France is home to one of the larger populations of the Chechen European diaspora, the vast majority of whom received refugee status from Russia, in the midst of the two brutal wars that Moscow had waged against them. Many of these combat veterans and their families had spread out across the port cities of the Mediterranean coast. My Chechen friends and sources in the tightly knit Chechen diaspora (I had hired some of them several years ago when I ran the French division of an Ukrainian television station, the most delicate part of the matter had been in weeding out the Kadyrov sympathizers by tactfully inquiring of the job applicants what they had done during the war; hilarity or unpleasantness ensured all too often) confirmed that relations between the two groups had been strained for a long time. One of my livid contacts confirmed the veracity of the narrative reported by French police. It seems that a group of the drug dealers had forcibly struck a pistol into the teenager’s mouth, informing him that this was what they intended to do to the rest of his compatriots (Le Monde and Le Parisien reported that the kid had himself engaged in the narcotics trade, but this is not something that my contacts confirmed to me). I was also informed of an alleged previous incident involving an elderly Chechen gentleman being roughed up by some of the drug dealers upon having exchanged words at a narcotic pick up point in Nice.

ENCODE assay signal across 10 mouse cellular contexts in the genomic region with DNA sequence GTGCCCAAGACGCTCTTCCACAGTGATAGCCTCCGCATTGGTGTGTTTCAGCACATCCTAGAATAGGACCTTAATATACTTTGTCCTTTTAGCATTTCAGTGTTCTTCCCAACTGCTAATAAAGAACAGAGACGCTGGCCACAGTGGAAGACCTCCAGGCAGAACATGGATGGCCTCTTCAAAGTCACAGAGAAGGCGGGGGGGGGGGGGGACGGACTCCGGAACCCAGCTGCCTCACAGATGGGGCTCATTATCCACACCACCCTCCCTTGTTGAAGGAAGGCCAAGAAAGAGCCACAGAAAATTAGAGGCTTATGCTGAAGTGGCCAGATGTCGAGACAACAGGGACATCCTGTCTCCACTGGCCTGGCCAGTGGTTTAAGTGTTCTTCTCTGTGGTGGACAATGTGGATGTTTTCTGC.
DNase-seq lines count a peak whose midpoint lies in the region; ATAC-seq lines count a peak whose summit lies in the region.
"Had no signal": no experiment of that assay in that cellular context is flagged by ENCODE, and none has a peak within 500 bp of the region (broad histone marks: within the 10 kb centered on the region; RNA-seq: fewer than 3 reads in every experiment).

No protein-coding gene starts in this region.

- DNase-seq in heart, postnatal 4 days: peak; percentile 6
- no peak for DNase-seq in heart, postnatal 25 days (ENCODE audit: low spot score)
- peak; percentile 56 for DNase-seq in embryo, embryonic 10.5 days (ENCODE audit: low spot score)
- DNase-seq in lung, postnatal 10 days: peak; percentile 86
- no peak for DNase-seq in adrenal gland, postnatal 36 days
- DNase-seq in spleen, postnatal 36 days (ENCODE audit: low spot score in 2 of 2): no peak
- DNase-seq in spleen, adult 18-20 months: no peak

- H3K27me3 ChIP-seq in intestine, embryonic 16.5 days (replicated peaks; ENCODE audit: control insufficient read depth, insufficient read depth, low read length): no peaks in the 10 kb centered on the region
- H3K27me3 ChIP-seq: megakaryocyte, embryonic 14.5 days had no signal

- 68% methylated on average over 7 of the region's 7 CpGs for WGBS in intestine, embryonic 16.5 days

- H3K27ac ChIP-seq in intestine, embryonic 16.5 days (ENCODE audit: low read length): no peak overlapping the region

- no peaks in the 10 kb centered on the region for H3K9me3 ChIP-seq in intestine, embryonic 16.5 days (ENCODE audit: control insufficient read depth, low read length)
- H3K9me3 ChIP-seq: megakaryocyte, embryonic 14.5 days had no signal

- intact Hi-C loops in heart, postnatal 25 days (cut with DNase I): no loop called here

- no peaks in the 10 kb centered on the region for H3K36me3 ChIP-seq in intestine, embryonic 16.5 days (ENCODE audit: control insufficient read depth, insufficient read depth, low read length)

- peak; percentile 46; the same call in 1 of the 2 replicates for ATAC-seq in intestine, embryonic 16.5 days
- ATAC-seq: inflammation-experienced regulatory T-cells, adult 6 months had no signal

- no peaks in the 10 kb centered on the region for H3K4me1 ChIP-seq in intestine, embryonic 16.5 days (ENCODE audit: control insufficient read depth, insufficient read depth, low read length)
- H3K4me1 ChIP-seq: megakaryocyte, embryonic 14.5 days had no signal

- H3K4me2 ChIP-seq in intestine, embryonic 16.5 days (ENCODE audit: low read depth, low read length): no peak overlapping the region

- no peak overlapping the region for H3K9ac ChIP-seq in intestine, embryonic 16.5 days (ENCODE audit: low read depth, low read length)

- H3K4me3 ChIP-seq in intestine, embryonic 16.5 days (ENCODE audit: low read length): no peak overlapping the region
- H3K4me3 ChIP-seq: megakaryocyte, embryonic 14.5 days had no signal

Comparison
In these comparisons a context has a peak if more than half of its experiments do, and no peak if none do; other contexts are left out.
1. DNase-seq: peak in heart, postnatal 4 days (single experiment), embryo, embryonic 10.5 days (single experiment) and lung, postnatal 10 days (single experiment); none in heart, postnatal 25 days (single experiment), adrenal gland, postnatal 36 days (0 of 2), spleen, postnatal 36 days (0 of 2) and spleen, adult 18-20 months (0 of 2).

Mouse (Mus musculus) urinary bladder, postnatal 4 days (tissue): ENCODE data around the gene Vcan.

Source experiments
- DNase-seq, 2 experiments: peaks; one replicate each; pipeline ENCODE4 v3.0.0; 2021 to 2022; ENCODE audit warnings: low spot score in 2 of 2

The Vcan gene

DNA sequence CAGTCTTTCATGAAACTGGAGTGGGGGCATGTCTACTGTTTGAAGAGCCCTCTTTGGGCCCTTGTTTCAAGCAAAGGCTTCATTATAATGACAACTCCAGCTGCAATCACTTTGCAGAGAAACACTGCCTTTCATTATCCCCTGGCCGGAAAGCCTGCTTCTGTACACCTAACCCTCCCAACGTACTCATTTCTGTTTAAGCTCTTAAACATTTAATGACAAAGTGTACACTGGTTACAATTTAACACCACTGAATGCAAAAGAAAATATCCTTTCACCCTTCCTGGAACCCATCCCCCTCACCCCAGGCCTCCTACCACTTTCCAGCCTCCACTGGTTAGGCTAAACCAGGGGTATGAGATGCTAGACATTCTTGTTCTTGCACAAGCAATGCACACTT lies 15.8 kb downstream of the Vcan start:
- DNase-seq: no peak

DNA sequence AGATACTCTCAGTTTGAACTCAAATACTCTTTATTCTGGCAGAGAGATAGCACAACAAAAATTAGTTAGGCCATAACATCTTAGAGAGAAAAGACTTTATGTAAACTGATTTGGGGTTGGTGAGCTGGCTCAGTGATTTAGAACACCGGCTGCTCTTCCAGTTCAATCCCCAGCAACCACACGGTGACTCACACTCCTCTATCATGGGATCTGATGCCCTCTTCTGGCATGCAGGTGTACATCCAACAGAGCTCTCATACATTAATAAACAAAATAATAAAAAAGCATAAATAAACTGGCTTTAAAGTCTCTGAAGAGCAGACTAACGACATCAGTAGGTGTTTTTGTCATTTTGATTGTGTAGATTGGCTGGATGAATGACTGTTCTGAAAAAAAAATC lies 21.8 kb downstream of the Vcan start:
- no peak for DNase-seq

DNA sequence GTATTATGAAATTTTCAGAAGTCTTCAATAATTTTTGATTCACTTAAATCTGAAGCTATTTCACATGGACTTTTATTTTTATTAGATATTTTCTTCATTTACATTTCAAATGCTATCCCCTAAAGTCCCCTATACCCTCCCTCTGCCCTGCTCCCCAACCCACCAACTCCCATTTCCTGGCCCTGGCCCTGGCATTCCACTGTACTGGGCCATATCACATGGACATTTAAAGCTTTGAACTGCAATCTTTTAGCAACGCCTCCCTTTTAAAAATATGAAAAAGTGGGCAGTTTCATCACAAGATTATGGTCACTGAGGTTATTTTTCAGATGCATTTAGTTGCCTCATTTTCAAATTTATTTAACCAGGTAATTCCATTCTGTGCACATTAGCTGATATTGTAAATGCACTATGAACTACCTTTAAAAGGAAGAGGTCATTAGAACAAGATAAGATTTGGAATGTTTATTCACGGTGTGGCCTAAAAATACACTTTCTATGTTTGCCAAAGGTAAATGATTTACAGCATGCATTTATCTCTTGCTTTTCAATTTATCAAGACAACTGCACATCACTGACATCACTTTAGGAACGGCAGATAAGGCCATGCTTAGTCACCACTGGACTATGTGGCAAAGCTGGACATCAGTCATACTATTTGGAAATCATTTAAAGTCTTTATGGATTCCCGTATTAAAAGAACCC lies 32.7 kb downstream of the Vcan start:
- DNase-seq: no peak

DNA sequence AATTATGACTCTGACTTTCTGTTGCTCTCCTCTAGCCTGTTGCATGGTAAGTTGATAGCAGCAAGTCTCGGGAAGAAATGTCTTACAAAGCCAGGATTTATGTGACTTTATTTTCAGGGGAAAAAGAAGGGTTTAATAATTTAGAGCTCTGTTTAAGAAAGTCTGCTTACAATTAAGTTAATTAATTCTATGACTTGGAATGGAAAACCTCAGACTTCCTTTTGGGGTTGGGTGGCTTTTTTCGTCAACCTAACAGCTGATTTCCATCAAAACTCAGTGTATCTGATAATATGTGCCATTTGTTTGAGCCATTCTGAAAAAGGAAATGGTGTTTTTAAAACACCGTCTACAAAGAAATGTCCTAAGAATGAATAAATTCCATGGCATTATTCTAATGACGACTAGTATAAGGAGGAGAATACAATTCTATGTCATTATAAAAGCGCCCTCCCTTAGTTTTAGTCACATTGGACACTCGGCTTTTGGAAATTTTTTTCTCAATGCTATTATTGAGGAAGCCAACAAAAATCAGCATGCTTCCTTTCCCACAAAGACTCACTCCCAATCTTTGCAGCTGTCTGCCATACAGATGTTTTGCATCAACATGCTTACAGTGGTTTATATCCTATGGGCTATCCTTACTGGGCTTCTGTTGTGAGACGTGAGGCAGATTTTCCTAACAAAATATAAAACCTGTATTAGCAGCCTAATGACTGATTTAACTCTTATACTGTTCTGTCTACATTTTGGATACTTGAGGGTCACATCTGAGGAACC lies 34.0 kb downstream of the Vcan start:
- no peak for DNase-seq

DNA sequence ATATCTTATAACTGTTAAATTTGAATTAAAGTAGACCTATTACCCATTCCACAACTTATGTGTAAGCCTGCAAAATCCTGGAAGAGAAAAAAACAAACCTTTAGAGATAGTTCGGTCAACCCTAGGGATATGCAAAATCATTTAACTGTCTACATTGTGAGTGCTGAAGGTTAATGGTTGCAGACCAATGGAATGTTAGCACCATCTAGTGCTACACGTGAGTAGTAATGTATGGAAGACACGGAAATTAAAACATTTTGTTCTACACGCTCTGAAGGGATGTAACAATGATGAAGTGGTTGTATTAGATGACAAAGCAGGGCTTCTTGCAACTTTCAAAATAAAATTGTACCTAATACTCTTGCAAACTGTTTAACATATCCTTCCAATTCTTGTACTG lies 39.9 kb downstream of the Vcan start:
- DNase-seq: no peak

Their communal honor insulted, young Chechen men (estimates have varied between a hundred fifty to three hundred over several days) descended on Dijon from cities within a five hundred kilometer radius in order to settle accounts. One of my Chechen pals emotionally confided to me that this was a classic case of having to take matters into ones own hands when recourse to the police had proved powerless. “They put a gun into the boy’s mouth!” The Chechens framed this “punitive expedition” as a long overdue crusade against drug dealers. It seemed a parlay had also been called after the second day of retaliatory violence, with a car full of Chechens being shot up (all four were injured).
In the context of the February killing of the popular blogger Imran Aliev in a Lille hotel – the latest assassination of a Chechen opponent of the Kadyrov regime – it very much looked as if France was not entirely in control of its own territory. Understandably, the French internet exploded with horror and recriminations at the authorities as cinematographic scenes of violence paralyzed a major French city with fear. The videos posted on social media of marauding paramilitary bands of men dressed in black firing their machine guns at apartment buildings and ramming each with cars were deeply shocking The French interior ministry called in reinforcements of RAID and elite anti-terrorism unfits to reestablish its monopoly on state violence in both Dijon and Nice. French newspapers published stories questioning wether the guns being brandished in the videos were real and if how much access there was to them in France. On Thursday night, French police carried out coordinated arrests of several of the Chechens who were involved in the paramilitary fighting across several cities in France.
Discreetly many Frenchmen quietly cheered the Chechens on for “doing what the French state should have done”.